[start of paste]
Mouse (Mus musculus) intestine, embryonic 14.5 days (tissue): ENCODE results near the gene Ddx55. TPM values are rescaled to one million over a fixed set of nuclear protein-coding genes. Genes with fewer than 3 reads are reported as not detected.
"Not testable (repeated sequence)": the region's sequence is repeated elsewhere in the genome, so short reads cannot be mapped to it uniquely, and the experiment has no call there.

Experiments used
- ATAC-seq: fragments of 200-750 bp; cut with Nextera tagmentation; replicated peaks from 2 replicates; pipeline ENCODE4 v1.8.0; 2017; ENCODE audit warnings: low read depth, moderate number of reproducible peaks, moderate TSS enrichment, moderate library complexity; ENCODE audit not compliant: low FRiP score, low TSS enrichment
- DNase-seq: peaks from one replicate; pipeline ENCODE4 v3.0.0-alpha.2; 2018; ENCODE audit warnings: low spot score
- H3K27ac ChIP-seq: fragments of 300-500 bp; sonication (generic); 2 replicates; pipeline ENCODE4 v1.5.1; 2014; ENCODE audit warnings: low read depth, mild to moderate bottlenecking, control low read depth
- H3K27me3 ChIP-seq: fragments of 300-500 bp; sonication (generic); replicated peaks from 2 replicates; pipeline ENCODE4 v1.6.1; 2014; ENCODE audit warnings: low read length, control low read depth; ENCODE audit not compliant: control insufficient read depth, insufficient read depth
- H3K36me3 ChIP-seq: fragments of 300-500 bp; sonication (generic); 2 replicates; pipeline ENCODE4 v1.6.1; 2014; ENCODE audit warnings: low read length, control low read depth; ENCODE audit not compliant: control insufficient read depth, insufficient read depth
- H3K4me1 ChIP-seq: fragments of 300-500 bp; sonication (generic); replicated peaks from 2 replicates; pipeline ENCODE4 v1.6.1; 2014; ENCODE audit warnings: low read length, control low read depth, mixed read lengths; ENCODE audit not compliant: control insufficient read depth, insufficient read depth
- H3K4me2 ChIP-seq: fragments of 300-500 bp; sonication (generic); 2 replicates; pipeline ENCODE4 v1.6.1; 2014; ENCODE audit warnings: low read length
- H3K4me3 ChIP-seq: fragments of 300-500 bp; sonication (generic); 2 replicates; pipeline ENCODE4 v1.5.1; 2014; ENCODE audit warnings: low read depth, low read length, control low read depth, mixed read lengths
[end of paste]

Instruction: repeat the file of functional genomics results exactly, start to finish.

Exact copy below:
Mouse (Mus musculus) intestine, embryonic 14.5 days (tissue): ENCODE results near the gene Ddx55. TPM values are rescaled to one million over a fixed set of nuclear protein-coding genes. Genes with fewer than 3 reads are reported as not detected.
"Not testable (repeated sequence)": the region's sequence is repeated elsewhere in the genome, so short reads cannot be mapped to it uniquely, and the experiment has no call there.

Experiments used
- ATAC-seq: fragments of 200-750 bp; cut with Nextera tagmentation; replicated peaks from 2 replicates; pipeline ENCODE4 v1.8.0; 2017; ENCODE audit warnings: low read depth, moderate number of reproducible peaks, moderate TSS enrichment, moderate library complexity; ENCODE audit not compliant: low FRiP score, low TSS enrichment
- DNase-seq: peaks from one replicate; pipeline ENCODE4 v3.0.0-alpha.2; 2018; ENCODE audit warnings: low spot score
- H3K27ac ChIP-seq: fragments of 300-500 bp; sonication (generic); 2 replicates; pipeline ENCODE4 v1.5.1; 2014; ENCODE audit warnings: low read depth, mild to moderate bottlenecking, control low read depth
- H3K27me3 ChIP-seq: fragments of 300-500 bp; sonication (generic); replicated peaks from 2 replicates; pipeline ENCODE4 v1.6.1; 2014; ENCODE audit warnings: low read length, control low read depth; ENCODE audit not compliant: control insufficient read depth, insufficient read depth
- H3K36me3 ChIP-seq: fragments of 300-500 bp; sonication (generic); 2 replicates; pipeline ENCODE4 v1.6.1; 2014; ENCODE audit warnings: low read length, control low read depth; ENCODE audit not compliant: control insufficient read depth, insufficient read depth
- H3K4me1 ChIP-seq: fragments of 300-500 bp; sonication (generic); replicated peaks from 2 replicates; pipeline ENCODE4 v1.6.1; 2014; ENCODE audit warnings: low read length, control low read depth, mixed read lengths; ENCODE audit not compliant: control insufficient read depth, insufficient read depth
- H3K4me2 ChIP-seq: fragments of 300-500 bp; sonication (generic); 2 replicates; pipeline ENCODE4 v1.6.1; 2014; ENCODE audit warnings: low read length
- H3K4me3 ChIP-seq: fragments of 300-500 bp; sonication (generic); 2 replicates; pipeline ENCODE4 v1.5.1; 2014; ENCODE audit warnings: low read depth, low read length, control low read depth, mixed read lengths